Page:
Biomolecule’s behavior under artificial conditions more natural than expected
Researchers often analyse isolated biomolecules in test tubes, and it is doubtful if the results can be applied to densely-packed cells. A team from Bochum, Dortmund and Greifswald monitored the folding of an RNA structure in the living cell and compared the results with those of test tube analyses.
The team studied the behaviour of an RNA structure from the microorganism Salmonella in three different scenarios: in a living cell; in an aqueous solution without additives; and in an aqueous solution with various additives that were supposed to mimic the molecules in the cells.
Artificial additives affect RNA behaviour
The additives in the test tube affected the behaviour of the RNA molecules, based on the chemical composition of the additive, and on its concentration and size. Considering those results, the researchers expected the RNA molecule in the living cell – which is densely-packed with various molecules – to exhibit a different behaviour than the RNA molecule in the aqueous solution without any additives.
"To our surprise, we didn't find any differences, on average, between the living cell and the diluted aqueous solution," says Junior Professor Dr Simon Ebbinghaus from the Department of Physical Chemistry II at the Ruhr-Universität Bochum, who delineates the results in the journals "Angewandte Chemie" and "Angewandte Chemie International Edition", together with RUB colleagues at the Department of Biology, at the TU Dortmund and at the Ernst Moritz Arndt University of Greifswald.
Cell and diluted aqueous solution not dissimilar
"Because it contains a large number of macromolecules, the cellular environment is highly concentrated and viscous, similar to the one we simulated using artificial additives," explains Ebbinghaus. "Unlike the artificial additives, however, the cellular environment appears to modify the RNA stability only marginally."
In the course of the study, the researchers analysed an RNA thermometer with a hairpin structure. At a higher temperature, the structure fuses, thus triggering a thermal shock response in microorganisms. The colour markings at the ends of the structure enabled the researchers to monitor if the hairpin unfolded under the different conditions or not.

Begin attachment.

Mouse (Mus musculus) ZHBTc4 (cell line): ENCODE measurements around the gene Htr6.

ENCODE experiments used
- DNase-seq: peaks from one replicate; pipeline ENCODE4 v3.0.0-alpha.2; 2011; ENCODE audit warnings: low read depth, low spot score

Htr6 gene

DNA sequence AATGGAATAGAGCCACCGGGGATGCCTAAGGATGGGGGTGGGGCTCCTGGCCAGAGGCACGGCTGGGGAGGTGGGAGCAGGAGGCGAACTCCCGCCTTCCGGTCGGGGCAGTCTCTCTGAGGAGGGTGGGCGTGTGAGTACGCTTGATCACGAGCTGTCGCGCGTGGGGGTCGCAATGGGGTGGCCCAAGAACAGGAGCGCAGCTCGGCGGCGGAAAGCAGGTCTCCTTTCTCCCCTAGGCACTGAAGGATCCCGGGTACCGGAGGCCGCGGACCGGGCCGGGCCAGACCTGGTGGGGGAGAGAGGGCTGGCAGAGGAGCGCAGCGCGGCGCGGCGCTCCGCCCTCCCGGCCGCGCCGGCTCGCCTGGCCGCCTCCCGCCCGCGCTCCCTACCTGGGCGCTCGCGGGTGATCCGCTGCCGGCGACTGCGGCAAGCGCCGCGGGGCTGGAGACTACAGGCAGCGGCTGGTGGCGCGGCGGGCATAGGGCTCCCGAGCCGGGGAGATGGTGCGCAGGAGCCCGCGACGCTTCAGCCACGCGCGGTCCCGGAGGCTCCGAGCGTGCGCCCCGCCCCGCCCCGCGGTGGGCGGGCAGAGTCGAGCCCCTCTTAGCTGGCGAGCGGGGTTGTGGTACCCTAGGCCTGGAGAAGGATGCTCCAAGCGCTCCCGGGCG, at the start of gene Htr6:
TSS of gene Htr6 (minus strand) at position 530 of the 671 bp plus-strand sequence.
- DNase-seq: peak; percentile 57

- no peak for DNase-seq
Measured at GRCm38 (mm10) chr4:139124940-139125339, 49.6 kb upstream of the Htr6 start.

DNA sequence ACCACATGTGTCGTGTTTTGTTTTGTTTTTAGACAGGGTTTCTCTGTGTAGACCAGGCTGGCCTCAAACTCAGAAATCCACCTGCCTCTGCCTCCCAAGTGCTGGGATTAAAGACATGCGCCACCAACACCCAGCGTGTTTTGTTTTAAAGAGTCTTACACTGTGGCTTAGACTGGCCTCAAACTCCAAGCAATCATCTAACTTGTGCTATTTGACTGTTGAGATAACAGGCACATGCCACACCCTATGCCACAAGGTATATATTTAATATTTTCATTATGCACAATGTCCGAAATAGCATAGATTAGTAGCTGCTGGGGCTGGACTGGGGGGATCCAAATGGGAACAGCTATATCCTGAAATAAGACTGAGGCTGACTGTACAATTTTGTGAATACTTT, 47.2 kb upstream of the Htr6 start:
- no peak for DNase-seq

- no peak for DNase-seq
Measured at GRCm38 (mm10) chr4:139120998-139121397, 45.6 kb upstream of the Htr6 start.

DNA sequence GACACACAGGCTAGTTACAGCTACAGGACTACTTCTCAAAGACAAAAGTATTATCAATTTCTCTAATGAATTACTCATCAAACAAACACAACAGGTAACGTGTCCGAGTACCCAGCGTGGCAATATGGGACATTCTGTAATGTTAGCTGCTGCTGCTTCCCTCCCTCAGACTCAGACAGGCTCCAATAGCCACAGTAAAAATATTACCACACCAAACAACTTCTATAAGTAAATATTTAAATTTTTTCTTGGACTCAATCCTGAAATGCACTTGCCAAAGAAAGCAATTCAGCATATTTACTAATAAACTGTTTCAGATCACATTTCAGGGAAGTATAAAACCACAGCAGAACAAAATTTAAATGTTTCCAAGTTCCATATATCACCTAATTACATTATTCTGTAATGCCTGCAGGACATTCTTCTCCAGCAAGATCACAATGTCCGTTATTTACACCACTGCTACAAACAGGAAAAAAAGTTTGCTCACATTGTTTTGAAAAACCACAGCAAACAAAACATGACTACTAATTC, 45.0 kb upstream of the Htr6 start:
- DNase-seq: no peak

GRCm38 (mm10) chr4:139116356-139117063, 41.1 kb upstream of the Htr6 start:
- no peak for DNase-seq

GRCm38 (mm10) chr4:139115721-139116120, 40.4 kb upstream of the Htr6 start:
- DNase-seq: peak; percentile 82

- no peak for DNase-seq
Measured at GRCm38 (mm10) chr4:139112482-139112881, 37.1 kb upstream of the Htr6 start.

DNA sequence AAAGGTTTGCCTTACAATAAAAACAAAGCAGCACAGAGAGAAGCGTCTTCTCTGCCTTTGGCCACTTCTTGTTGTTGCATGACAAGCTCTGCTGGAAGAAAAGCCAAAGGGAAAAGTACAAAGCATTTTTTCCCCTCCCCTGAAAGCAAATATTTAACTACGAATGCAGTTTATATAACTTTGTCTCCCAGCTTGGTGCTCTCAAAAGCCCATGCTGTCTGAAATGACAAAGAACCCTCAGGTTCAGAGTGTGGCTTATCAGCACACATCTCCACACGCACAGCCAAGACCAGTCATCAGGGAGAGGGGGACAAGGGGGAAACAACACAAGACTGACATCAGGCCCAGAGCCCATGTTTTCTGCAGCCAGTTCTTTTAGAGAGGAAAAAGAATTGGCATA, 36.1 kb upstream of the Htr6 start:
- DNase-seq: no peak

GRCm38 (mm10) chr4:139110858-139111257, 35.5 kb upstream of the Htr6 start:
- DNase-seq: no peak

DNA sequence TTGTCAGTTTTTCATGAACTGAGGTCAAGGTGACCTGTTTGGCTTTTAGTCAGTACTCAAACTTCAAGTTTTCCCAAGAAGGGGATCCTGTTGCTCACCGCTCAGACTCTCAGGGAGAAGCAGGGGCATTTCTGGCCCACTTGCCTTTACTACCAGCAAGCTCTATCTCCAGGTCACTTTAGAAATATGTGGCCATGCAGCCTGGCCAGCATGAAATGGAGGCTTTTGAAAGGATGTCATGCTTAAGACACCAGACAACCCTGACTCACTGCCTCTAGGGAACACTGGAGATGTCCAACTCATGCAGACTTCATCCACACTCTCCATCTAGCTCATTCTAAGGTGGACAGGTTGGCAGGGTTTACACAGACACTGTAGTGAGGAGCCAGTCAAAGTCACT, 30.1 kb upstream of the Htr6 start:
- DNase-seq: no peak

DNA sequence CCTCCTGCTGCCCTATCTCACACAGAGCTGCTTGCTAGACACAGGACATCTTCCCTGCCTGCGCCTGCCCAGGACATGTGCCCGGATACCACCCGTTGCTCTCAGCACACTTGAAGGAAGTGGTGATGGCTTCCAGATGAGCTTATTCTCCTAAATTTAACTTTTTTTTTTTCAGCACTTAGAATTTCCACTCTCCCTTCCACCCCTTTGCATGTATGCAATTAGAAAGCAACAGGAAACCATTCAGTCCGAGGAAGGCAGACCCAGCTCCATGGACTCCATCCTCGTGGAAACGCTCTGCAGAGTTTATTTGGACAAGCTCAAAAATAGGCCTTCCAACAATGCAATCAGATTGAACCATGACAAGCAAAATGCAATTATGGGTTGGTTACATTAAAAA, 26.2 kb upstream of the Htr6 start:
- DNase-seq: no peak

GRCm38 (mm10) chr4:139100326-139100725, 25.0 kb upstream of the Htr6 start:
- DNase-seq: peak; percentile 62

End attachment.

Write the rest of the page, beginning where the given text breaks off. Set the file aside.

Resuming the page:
Strong fluctuations in RNA stability in living cells
In the living cell, the stability of the RNA thermometer varied much more strongly than in the test tube. Dynamic changes in the cellular environment may affect the RNA folding continuously, the researchers suspect. The cellular environment might thus constitute a crucial factor for the regulation and modulation of various biological processes.
The results have been gathered in the course of a collaborative project within the Cluster of Excellence RESOLV (Ruhr Explores Solvation, EXC 1069), funded by the German Research Foundation. The study was in addition supported by the Rückkehrerprogramm of the Ministry of Innovation, Science and Research of the German State of North Rhine-Westphalia and the International Graduate School of Neuroscience at the Ruhr-Universität.
M. Gao, D. Gnutt, A. Orban, B. Appel, F. Righetti, R. Winter, F. Narberhaus, S. Müller, S. Ebbinghaus (2016): RNA hairpin folding in the crowded cell, Angewandte Chemie International Edition, DOI: 10.1002/anie.201510847
M. Gao, D. Gnutt, A. Orban, B. Appel, F. Righetti, R. Winter, F. Narberhaus, S. Müller, S. Ebbinghaus (2016): Faltung einer RNA-Haarnadel in der dicht gedrängten Zelle, Angewandte Chemie, DOI: 10.1002/ange.201510847
Prof Dr Simon Ebbinghaus, Department of Physical Chemistry II, Faculty of Chemistry and Biochemistry at the Ruhr-Universität Bochum, Gerrmany, phone: +49/234/32-25533, email: [email protected]
A figure related to this press release can be downloaded from: http://aktuell.ruhr-uni-bochum.de/pm2016/pm00014.html.en
Dr. Simon Ebbinghaus